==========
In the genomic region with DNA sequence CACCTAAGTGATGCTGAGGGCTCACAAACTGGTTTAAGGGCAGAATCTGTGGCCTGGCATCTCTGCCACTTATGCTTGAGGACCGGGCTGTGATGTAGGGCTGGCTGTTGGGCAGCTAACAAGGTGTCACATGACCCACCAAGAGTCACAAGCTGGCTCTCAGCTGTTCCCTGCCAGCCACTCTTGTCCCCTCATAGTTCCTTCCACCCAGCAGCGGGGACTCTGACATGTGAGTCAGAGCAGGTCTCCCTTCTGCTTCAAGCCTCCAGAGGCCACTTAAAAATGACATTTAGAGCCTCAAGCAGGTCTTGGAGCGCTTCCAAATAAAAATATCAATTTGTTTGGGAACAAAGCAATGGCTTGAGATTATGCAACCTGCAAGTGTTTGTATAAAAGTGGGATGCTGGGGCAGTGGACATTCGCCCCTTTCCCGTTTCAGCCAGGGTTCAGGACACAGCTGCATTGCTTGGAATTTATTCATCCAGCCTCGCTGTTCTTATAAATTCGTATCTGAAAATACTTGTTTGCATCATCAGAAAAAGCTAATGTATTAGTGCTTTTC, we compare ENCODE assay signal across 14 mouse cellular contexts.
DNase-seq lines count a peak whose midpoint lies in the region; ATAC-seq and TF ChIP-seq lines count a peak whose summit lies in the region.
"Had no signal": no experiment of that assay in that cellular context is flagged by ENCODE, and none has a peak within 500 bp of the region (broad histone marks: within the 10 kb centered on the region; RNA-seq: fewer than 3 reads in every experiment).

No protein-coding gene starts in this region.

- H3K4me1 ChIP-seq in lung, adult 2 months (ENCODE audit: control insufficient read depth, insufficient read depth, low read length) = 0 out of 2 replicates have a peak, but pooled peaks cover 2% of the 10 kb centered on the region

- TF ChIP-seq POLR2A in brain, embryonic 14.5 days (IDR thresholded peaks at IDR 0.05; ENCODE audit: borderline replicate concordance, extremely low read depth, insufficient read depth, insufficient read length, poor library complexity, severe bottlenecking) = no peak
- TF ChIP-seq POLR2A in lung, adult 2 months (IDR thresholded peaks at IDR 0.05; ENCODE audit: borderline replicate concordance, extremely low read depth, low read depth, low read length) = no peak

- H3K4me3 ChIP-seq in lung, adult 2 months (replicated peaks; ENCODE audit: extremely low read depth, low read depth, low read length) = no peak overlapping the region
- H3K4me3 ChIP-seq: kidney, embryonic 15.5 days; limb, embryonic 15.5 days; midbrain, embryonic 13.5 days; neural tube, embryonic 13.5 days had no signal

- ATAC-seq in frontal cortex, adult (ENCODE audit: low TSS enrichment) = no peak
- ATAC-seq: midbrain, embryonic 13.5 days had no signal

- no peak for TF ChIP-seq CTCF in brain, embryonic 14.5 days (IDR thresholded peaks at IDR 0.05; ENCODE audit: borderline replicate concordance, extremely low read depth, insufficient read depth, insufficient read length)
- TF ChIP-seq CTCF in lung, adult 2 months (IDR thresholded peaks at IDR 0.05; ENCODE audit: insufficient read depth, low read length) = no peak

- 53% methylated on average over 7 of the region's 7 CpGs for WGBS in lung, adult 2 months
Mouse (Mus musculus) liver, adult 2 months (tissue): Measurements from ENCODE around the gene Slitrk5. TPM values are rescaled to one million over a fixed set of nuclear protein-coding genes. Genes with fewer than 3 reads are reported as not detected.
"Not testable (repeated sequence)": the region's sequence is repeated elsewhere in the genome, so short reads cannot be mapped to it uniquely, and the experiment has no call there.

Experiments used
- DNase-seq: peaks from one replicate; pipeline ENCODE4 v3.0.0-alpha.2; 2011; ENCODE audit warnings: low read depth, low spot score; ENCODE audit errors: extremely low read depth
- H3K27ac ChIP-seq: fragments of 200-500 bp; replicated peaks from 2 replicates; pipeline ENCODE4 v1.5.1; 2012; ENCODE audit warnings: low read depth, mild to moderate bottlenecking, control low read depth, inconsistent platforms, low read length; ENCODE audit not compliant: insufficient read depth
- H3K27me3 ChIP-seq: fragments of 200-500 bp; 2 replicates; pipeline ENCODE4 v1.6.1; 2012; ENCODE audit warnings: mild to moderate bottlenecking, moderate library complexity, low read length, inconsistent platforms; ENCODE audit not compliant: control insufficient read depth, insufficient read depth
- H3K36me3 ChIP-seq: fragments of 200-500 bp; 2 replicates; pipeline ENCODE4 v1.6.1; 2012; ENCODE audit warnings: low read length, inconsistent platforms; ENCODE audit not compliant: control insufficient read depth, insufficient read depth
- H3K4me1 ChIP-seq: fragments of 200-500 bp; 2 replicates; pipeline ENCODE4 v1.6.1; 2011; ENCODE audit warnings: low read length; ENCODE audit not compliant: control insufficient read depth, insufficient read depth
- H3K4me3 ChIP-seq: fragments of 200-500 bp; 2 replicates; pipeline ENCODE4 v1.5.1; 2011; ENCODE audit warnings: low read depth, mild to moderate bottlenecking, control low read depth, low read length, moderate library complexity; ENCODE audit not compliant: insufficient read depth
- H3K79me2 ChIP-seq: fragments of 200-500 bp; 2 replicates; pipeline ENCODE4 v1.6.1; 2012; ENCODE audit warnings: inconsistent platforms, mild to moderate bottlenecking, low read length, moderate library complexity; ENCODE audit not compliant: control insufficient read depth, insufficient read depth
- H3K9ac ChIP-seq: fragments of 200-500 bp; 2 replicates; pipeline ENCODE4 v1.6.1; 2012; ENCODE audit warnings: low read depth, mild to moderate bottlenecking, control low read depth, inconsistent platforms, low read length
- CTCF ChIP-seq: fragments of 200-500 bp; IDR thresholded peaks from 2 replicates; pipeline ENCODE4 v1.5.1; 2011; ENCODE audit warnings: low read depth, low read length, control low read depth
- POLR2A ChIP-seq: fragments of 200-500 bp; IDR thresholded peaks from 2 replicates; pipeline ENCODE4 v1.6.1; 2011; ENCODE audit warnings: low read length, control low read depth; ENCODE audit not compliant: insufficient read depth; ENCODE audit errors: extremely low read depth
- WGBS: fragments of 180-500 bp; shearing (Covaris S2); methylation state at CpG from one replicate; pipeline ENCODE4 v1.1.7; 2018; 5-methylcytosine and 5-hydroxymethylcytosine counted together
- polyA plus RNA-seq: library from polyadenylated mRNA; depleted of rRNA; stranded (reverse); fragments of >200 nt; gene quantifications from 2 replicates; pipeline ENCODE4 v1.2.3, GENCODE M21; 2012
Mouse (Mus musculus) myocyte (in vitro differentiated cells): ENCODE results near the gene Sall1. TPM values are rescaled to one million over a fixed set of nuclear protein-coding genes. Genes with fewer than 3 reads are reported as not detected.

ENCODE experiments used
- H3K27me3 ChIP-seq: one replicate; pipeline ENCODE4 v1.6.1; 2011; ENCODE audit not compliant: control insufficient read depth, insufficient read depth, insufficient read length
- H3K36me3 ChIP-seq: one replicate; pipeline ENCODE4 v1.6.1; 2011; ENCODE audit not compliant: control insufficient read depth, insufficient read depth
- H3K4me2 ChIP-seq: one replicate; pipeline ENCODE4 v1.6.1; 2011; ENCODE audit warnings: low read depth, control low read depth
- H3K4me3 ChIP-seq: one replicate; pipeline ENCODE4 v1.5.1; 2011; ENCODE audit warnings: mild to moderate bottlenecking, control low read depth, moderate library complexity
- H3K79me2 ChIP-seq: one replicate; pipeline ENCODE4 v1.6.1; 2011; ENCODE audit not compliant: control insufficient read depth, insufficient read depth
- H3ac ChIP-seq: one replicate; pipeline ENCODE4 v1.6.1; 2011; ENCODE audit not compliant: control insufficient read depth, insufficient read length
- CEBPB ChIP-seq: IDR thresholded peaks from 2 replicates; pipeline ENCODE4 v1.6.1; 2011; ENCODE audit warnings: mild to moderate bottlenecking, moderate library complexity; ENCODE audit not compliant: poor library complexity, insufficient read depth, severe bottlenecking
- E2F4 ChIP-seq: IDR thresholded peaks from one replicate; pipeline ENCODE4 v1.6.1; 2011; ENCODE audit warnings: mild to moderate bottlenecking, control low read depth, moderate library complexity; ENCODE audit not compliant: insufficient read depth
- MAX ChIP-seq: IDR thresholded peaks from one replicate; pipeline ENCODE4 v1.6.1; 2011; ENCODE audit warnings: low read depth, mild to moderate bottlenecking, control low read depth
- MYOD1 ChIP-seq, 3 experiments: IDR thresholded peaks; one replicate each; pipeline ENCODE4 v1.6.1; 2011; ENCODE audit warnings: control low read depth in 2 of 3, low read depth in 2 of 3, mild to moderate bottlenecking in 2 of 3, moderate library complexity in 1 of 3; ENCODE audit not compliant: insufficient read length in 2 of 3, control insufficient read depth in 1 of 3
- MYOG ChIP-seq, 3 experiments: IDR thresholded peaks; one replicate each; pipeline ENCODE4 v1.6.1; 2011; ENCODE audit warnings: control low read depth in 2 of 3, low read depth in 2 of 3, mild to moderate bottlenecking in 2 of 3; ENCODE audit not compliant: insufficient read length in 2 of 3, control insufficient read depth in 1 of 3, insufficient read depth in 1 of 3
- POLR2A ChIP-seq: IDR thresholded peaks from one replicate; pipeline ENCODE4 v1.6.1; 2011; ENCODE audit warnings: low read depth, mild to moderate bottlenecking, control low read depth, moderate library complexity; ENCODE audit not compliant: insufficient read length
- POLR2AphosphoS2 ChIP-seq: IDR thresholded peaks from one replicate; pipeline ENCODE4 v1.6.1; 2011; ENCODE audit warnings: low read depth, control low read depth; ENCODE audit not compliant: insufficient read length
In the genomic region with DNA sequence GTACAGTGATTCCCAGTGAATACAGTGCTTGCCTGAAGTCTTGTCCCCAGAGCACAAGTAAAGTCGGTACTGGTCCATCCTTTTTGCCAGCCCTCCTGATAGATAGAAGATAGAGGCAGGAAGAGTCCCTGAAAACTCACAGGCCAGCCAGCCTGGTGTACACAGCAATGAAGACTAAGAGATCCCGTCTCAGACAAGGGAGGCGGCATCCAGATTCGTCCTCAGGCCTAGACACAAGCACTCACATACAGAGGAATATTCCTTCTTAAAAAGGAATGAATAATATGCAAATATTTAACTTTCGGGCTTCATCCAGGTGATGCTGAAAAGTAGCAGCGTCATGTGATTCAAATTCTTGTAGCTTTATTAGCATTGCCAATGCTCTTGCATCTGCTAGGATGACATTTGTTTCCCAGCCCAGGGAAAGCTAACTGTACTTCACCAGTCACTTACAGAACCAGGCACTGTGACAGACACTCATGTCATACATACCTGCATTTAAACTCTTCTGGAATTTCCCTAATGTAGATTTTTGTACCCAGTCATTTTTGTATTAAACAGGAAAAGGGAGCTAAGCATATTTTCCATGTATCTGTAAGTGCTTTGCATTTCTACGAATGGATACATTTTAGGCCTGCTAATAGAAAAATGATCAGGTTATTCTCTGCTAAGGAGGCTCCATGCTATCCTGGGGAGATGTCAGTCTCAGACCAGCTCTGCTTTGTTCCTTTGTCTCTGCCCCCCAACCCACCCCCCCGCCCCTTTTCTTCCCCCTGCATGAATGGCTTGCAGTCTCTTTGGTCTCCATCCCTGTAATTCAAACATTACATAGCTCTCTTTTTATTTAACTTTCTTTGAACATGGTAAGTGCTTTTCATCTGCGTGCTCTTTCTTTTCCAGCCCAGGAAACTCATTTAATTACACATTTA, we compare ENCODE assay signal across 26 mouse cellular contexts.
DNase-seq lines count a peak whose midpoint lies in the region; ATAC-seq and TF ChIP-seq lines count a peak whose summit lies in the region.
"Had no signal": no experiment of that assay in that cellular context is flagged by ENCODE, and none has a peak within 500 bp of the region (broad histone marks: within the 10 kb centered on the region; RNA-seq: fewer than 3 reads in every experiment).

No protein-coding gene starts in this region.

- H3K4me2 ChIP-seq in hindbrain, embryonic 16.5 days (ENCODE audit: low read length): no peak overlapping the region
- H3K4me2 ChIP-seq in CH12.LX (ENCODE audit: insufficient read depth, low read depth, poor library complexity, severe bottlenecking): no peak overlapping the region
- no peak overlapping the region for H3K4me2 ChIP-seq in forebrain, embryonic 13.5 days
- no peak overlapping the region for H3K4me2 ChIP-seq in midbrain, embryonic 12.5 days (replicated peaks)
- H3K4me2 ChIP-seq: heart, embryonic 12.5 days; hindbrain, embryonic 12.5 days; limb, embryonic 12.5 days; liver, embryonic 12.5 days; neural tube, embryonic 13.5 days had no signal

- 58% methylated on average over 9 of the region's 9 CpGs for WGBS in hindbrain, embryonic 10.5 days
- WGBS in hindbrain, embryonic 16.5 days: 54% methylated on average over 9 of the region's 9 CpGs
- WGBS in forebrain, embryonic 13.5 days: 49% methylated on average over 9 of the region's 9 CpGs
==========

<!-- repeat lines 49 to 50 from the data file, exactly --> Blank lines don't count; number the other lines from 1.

- H3K4me2 ChIP-seq in hindbrain, embryonic 16.5 days (ENCODE audit: low read length): no peak overlapping the region
- H3K4me2 ChIP-seq in CH12.LX (ENCODE audit: insufficient read depth, low read depth, poor library complexity, severe bottlenecking): no peak overlapping the region